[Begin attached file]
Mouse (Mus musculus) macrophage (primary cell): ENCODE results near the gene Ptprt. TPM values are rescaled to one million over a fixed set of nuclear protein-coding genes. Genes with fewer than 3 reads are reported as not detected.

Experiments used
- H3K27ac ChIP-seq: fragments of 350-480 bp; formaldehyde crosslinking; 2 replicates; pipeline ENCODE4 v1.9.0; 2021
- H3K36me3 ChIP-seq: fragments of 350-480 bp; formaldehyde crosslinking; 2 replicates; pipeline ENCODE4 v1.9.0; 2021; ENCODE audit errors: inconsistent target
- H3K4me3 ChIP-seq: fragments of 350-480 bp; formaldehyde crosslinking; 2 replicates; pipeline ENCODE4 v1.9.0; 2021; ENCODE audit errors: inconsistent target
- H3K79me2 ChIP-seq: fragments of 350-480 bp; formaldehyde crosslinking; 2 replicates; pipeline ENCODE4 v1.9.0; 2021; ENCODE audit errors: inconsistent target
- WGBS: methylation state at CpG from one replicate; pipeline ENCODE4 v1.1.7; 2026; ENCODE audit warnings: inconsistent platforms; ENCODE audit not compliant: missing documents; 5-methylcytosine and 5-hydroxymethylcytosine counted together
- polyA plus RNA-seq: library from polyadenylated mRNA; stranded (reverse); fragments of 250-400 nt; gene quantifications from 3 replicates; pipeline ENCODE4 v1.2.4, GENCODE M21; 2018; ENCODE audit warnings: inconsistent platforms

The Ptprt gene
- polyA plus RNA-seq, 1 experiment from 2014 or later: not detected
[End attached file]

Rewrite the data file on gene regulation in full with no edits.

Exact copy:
Mouse (Mus musculus) macrophage (primary cell): ENCODE results near the gene Ptprt. TPM values are rescaled to one million over a fixed set of nuclear protein-coding genes. Genes with fewer than 3 reads are reported as not detected.

Experiments used
- H3K27ac ChIP-seq: fragments of 350-480 bp; formaldehyde crosslinking; 2 replicates; pipeline ENCODE4 v1.9.0; 2021
- H3K36me3 ChIP-seq: fragments of 350-480 bp; formaldehyde crosslinking; 2 replicates; pipeline ENCODE4 v1.9.0; 2021; ENCODE audit errors: inconsistent target
- H3K4me3 ChIP-seq: fragments of 350-480 bp; formaldehyde crosslinking; 2 replicates; pipeline ENCODE4 v1.9.0; 2021; ENCODE audit errors: inconsistent target
- H3K79me2 ChIP-seq: fragments of 350-480 bp; formaldehyde crosslinking; 2 replicates; pipeline ENCODE4 v1.9.0; 2021; ENCODE audit errors: inconsistent target
- WGBS: methylation state at CpG from one replicate; pipeline ENCODE4 v1.1.7; 2026; ENCODE audit warnings: inconsistent platforms; ENCODE audit not compliant: missing documents; 5-methylcytosine and 5-hydroxymethylcytosine counted together
- polyA plus RNA-seq: library from polyadenylated mRNA; stranded (reverse); fragments of 250-400 nt; gene quantifications from 3 replicates; pipeline ENCODE4 v1.2.4, GENCODE M21; 2018; ENCODE audit warnings: inconsistent platforms

The Ptprt gene
- polyA plus RNA-seq, 1 experiment from 2014 or later: not detected